Today is Labor Day in the United States. I am trying to put on a happy face to celebrate it. I guess I should be reflective of the contributions that workers have made to our country. Instead, I am feeling a bit malaise because workers are truly not celebrated in this country.
During the Cold War, there was a sense of national pride at how we competed and excelled in science, industry, and technology. The only threat I can remember is when Japan and Germany began importing inexpensive cars. American automotive companies fired back with similarly priced with boxy looks. However, as time progressed foreign automotive overtook American companies causing a chunk of our industry leaving the United States.
Should we be celebrating Labor Day as anyone with a job? Do we honor those factory workers in Bangladesh or China? More than likely today 90% of our household appliances, cars and sciences were built on the contributions of foreign workers. I am beginning to see the disgust of American rhetoric becoming a tough pill for citizens to swallow. It is not the fault of foreign workers. Instead, it is the failure of American companies avoiding paying American workers by moving operations overseas or outsourcing.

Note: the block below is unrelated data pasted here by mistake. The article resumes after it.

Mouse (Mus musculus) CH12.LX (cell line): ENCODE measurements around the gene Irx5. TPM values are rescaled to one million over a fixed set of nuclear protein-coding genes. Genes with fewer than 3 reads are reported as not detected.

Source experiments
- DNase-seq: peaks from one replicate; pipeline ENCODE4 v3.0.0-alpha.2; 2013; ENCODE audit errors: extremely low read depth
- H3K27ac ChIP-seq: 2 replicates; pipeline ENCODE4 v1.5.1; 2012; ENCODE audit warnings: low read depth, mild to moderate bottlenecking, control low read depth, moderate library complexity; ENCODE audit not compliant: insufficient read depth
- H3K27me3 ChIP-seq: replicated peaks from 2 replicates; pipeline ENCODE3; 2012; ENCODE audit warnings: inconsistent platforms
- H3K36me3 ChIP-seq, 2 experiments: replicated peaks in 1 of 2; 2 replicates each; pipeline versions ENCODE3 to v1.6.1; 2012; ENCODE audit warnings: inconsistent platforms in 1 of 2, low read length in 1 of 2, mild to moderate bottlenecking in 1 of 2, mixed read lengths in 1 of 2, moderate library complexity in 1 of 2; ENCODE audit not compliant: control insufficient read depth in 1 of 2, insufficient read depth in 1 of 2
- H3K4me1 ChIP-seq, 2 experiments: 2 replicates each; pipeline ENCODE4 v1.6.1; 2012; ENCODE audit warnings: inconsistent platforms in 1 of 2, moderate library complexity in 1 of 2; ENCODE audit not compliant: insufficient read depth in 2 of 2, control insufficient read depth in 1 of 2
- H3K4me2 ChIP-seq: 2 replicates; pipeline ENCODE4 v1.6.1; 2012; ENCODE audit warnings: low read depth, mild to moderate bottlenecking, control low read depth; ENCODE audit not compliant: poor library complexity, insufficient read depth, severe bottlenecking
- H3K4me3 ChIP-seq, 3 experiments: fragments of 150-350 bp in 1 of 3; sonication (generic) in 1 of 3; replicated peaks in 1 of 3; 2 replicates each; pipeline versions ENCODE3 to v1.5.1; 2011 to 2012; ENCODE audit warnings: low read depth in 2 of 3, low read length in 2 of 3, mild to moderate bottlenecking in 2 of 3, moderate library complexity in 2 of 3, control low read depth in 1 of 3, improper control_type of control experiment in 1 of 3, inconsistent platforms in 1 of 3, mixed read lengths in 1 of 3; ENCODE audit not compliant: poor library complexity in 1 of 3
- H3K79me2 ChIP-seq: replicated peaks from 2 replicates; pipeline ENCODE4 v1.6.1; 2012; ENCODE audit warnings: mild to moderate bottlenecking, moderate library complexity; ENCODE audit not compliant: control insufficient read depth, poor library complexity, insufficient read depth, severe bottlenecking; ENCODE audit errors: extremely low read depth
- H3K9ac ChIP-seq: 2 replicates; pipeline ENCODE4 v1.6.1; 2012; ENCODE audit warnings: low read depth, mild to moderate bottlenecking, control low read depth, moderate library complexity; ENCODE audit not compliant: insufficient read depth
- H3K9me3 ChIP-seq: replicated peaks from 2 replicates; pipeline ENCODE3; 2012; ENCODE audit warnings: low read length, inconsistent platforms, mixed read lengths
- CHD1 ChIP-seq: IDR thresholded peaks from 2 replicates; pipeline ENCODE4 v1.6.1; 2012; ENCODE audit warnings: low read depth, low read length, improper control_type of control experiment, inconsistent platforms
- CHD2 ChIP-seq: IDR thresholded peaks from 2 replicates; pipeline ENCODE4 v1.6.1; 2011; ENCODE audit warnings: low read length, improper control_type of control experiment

What I find ironic is that Labor Day is celebrated as perhaps a marketing scheme. There is a Labor Day NASCAR race and of course the Labor Day shopping mall sales. To me, it diminishes the spirit of Labor Day and a reflection on workers. Those that should be enjoying a rest are put to the tests of stresses by working overtime. Maybe we if became contemplative in our thoughts during holidays we would become a bit more respectful and truly proud of our accomplishments. We may even find a bit of unity to keep jobs from being outsourced or migrated overseas.